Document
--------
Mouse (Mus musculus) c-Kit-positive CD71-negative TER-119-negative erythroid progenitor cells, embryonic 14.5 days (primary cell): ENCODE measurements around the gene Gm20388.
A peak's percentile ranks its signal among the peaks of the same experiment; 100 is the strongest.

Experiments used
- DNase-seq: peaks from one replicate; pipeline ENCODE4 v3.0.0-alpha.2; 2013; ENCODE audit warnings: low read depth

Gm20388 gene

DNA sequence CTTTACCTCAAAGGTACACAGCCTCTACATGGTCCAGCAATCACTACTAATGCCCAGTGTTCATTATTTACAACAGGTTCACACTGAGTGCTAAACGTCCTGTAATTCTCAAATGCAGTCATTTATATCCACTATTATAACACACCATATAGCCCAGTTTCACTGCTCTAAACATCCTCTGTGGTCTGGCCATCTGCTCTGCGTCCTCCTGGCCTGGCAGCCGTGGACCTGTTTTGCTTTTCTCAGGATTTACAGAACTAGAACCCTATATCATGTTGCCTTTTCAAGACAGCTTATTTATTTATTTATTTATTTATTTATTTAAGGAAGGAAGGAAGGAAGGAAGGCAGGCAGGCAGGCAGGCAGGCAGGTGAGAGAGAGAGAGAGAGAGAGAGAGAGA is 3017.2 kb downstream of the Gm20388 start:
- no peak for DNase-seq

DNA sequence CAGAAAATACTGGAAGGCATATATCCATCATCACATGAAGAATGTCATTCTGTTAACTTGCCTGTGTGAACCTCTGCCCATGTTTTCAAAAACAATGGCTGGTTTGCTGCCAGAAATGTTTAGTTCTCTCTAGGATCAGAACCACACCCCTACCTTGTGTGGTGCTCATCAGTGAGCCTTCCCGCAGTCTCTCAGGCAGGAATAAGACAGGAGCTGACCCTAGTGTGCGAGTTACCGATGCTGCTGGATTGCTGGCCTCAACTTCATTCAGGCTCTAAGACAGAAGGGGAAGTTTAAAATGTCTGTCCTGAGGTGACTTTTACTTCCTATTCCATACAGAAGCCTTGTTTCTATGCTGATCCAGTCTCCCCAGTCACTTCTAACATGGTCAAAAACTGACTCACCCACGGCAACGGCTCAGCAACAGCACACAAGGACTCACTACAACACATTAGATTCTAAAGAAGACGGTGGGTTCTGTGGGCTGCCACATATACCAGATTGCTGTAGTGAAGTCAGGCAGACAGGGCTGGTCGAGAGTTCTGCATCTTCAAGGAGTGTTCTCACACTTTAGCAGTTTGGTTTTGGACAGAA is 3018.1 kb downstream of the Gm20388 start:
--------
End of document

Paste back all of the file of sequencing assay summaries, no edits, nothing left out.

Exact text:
Mouse (Mus musculus) c-Kit-positive CD71-negative TER-119-negative erythroid progenitor cells, embryonic 14.5 days (primary cell): ENCODE measurements around the gene Gm20388.
A peak's percentile ranks its signal among the peaks of the same experiment; 100 is the strongest.

Experiments used
- DNase-seq: peaks from one replicate; pipeline ENCODE4 v3.0.0-alpha.2; 2013; ENCODE audit warnings: low read depth

Gm20388 gene

DNA sequence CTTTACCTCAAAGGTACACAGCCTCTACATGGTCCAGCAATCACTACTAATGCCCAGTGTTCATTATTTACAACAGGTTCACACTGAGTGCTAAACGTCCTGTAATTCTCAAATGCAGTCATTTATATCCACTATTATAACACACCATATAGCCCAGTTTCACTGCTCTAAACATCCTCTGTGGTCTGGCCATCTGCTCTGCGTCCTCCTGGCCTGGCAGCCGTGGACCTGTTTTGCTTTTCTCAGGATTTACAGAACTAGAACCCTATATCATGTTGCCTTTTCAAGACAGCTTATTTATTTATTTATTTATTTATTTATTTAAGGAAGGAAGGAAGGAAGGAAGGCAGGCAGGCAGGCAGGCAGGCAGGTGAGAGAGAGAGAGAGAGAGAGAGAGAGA is 3017.2 kb downstream of the Gm20388 start:
- no peak for DNase-seq

DNA sequence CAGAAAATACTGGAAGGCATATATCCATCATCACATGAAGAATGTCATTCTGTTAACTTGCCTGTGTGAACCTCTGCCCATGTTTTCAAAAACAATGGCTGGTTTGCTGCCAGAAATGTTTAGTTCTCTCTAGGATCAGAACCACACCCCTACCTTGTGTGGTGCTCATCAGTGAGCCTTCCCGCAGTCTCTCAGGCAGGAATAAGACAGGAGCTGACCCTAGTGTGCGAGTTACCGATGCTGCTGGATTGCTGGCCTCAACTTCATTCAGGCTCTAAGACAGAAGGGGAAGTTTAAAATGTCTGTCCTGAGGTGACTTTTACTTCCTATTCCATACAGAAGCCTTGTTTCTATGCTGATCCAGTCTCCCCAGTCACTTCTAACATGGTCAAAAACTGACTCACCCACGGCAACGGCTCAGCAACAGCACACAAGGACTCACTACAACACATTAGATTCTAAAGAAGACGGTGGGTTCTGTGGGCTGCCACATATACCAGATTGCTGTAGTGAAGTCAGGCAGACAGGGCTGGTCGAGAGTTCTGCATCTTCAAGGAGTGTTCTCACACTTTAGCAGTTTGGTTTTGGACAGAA is 3018.1 kb downstream of the Gm20388 start: